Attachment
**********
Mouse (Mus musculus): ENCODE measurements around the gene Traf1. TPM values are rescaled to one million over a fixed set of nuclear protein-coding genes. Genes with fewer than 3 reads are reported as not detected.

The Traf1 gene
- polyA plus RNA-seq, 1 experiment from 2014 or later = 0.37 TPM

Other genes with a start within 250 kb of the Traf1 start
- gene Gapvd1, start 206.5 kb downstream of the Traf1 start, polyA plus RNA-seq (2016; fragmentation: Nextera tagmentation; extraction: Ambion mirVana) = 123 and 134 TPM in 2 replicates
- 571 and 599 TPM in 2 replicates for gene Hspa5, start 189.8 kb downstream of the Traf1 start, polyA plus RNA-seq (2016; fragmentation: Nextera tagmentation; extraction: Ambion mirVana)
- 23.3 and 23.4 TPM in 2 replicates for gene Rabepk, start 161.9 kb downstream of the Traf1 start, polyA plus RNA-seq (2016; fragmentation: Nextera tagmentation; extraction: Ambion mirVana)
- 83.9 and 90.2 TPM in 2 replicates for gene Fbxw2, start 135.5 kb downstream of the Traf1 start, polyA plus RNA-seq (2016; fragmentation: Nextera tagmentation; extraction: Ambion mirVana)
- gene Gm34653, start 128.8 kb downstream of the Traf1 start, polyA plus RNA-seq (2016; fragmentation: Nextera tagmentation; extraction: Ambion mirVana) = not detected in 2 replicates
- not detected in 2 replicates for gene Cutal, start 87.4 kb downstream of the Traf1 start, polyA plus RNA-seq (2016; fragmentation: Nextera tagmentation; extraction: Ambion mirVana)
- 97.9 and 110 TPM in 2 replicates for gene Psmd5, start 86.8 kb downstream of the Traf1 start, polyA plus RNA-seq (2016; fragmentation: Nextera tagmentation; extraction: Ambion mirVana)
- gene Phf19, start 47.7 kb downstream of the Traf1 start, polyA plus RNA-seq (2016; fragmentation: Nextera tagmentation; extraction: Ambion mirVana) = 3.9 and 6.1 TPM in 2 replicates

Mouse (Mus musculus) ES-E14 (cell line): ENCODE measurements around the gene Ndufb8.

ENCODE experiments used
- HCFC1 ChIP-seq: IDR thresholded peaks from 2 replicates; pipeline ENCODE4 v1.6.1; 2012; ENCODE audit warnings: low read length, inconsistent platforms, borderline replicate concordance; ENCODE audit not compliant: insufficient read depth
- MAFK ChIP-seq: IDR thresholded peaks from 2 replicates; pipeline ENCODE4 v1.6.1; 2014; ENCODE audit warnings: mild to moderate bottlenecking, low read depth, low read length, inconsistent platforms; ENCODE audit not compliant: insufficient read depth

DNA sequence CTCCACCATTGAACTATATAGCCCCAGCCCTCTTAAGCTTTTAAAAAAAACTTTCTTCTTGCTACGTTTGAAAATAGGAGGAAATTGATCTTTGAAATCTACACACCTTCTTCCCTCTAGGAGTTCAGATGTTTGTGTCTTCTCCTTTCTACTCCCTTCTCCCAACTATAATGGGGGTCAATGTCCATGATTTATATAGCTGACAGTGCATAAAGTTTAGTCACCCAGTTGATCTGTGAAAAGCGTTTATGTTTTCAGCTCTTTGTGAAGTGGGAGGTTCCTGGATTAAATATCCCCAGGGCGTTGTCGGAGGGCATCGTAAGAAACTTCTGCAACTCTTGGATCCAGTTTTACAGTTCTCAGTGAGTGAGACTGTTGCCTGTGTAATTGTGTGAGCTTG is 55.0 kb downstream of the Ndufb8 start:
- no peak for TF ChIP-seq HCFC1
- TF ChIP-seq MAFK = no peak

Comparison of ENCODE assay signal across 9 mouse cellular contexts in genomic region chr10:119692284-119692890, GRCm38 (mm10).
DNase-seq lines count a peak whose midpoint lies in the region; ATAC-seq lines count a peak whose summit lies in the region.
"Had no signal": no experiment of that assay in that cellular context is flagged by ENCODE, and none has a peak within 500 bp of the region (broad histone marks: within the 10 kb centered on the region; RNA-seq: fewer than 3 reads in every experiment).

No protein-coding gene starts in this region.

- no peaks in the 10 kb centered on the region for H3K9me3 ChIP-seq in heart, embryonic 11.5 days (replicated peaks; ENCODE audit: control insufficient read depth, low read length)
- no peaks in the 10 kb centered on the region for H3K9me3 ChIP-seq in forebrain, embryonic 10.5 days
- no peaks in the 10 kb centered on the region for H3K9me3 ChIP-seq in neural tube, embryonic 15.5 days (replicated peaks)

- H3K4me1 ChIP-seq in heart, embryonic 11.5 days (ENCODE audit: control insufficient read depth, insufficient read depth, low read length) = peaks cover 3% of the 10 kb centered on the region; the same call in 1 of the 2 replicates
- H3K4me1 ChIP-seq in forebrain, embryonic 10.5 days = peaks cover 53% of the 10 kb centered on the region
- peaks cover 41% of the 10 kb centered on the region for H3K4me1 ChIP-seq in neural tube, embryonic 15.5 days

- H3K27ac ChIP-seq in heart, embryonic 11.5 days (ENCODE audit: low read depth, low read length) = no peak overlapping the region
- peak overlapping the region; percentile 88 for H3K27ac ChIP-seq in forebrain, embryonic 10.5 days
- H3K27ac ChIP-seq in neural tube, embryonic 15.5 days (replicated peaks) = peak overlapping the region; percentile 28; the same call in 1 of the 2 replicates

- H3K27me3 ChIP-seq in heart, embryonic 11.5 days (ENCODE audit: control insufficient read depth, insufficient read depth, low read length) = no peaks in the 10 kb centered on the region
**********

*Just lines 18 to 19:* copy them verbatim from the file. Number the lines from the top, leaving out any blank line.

- no peak for TF ChIP-seq HCFC1
- TF ChIP-seq MAFK = no peak